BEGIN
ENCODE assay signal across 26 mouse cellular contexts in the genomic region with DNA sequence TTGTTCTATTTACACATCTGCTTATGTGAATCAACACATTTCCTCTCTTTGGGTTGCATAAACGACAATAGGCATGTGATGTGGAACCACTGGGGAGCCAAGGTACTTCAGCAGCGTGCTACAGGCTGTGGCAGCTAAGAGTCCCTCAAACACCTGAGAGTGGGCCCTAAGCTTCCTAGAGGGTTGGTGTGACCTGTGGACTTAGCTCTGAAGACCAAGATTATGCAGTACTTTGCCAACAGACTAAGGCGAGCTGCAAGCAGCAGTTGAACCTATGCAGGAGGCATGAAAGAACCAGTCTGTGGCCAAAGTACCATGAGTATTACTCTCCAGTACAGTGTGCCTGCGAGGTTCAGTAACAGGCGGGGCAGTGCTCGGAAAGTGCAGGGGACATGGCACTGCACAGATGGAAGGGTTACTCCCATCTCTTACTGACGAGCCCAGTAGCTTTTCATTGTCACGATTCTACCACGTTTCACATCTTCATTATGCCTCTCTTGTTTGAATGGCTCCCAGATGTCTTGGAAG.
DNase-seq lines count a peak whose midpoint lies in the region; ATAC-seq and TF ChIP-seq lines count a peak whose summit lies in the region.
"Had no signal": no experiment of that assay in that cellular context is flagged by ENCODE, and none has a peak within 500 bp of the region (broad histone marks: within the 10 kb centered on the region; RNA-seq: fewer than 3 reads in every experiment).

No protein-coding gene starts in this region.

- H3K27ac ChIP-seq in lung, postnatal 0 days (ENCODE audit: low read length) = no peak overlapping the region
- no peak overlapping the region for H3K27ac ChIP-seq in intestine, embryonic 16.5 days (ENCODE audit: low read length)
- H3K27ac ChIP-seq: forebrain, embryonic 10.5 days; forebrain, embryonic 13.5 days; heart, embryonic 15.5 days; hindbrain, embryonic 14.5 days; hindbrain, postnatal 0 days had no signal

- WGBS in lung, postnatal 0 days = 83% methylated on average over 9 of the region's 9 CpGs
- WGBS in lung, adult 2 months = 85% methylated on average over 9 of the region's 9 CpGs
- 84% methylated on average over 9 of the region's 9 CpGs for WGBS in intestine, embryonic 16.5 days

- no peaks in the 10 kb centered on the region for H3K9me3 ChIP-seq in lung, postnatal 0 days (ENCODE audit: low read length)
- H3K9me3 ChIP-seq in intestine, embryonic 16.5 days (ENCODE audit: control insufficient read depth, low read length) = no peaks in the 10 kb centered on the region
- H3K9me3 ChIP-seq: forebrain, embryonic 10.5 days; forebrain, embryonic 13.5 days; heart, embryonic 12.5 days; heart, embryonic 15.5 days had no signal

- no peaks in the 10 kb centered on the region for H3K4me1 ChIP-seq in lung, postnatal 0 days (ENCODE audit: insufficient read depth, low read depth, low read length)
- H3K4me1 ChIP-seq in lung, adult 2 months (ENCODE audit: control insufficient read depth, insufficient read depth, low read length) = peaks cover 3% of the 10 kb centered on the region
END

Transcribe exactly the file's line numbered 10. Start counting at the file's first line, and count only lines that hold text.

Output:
- 84% methylated on average over 9 of the region's 9 CpGs for WGBS in intestine, embryonic 16.5 days